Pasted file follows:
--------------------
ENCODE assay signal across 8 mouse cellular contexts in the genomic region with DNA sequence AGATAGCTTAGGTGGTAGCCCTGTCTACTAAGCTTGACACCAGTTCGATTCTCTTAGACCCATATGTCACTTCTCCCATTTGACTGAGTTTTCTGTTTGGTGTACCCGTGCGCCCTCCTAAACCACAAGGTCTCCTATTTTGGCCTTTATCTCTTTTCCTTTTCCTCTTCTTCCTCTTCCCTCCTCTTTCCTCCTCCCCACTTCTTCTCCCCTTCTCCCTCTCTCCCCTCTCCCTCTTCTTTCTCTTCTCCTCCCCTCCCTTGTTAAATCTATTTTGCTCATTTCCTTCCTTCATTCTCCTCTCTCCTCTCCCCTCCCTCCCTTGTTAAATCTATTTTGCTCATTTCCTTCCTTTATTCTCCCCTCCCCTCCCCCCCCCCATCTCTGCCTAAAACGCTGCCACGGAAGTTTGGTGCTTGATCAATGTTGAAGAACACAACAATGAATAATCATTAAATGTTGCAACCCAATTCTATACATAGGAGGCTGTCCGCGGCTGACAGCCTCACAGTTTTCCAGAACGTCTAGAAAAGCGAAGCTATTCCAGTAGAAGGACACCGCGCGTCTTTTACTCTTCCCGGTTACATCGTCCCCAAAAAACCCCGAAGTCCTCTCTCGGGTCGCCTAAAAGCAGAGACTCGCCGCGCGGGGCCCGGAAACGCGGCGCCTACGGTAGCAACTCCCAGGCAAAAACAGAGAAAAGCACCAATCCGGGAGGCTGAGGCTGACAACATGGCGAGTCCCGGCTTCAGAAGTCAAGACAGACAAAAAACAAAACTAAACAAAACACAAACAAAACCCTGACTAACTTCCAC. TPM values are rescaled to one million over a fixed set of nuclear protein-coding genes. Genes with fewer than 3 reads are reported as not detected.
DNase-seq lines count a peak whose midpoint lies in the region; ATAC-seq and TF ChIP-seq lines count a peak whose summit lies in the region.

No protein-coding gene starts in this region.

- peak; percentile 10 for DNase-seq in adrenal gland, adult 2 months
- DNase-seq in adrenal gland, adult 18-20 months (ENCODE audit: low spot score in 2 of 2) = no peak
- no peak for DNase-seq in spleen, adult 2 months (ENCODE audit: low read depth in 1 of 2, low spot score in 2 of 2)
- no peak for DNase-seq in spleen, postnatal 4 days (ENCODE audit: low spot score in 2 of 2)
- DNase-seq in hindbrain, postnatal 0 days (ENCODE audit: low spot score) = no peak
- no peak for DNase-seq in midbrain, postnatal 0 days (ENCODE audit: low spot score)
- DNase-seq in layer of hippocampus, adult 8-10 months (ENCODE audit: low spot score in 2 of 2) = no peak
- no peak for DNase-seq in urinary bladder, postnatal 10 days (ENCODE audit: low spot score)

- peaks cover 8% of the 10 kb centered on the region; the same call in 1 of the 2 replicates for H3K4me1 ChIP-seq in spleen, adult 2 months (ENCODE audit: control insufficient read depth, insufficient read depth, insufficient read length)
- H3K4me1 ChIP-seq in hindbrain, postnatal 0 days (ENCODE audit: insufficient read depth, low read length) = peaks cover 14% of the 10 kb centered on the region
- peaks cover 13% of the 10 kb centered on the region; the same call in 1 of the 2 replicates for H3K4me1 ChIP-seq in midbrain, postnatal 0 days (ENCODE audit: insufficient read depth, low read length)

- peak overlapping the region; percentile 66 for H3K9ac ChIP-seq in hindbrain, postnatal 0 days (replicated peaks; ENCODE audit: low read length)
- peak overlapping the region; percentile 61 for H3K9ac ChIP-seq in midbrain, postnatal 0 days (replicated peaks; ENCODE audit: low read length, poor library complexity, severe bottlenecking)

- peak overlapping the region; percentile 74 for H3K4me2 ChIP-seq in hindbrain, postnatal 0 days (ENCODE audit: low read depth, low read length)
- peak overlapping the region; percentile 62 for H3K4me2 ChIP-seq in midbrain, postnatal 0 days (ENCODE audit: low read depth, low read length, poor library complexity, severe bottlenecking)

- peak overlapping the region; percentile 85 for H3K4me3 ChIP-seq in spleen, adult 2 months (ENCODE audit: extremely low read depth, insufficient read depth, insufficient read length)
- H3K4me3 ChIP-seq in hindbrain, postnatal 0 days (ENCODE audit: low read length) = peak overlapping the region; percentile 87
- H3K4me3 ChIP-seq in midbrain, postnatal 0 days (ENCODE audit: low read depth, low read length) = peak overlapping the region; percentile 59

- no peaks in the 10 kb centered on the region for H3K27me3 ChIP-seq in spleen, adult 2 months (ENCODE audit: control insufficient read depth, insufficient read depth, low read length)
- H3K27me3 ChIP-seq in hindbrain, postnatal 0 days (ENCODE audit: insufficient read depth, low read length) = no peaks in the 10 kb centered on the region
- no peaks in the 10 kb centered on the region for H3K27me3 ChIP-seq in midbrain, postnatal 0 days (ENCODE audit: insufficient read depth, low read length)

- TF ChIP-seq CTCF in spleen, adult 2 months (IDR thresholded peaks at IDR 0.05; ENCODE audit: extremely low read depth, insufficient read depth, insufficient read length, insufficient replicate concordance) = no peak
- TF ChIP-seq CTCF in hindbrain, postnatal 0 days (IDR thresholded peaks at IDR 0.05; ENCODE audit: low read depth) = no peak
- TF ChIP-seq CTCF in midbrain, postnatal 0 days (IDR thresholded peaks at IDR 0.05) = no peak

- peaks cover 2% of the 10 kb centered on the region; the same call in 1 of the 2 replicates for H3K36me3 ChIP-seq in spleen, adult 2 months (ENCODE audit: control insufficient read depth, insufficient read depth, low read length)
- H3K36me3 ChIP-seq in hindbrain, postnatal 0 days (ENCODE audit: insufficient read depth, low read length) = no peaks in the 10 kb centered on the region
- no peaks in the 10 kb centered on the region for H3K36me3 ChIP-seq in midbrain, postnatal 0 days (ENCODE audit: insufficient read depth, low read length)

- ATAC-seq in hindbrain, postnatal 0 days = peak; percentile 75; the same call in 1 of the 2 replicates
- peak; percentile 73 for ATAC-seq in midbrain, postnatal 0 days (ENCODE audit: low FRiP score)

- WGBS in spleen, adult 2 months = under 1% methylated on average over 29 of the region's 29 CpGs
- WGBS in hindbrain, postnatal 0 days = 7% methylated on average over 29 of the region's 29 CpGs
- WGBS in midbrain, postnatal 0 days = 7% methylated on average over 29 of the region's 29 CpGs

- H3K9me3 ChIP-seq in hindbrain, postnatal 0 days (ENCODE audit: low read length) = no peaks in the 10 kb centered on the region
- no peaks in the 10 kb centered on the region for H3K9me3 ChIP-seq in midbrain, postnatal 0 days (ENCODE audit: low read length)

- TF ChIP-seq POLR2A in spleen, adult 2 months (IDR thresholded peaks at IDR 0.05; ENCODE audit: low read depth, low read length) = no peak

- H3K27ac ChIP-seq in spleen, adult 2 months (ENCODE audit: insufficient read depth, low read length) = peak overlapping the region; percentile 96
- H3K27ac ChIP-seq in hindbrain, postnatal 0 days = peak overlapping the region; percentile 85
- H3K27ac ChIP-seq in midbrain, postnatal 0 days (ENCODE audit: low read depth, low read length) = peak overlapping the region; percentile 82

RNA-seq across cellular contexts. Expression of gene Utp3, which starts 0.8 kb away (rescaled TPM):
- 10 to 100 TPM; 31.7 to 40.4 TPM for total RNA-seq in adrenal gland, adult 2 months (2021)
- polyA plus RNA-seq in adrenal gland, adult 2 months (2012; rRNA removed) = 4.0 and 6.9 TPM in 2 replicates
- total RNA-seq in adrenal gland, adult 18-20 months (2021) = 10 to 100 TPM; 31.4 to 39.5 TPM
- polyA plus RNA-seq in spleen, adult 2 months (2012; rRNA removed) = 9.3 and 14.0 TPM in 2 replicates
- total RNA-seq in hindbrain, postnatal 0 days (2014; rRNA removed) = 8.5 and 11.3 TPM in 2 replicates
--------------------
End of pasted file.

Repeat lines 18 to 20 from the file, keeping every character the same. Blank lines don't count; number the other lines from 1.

- peak overlapping the region; percentile 62 for H3K4me2 ChIP-seq in midbrain, postnatal 0 days (ENCODE audit: low read depth, low read length, poor library complexity, severe bottlenecking)

- peak overlapping the region; percentile 85 for H3K4me3 ChIP-seq in spleen, adult 2 months (ENCODE audit: extremely low read depth, insufficient read depth, insufficient read length)
- H3K4me3 ChIP-seq in hindbrain, postnatal 0 days (ENCODE audit: low read length) = peak overlapping the region; percentile 87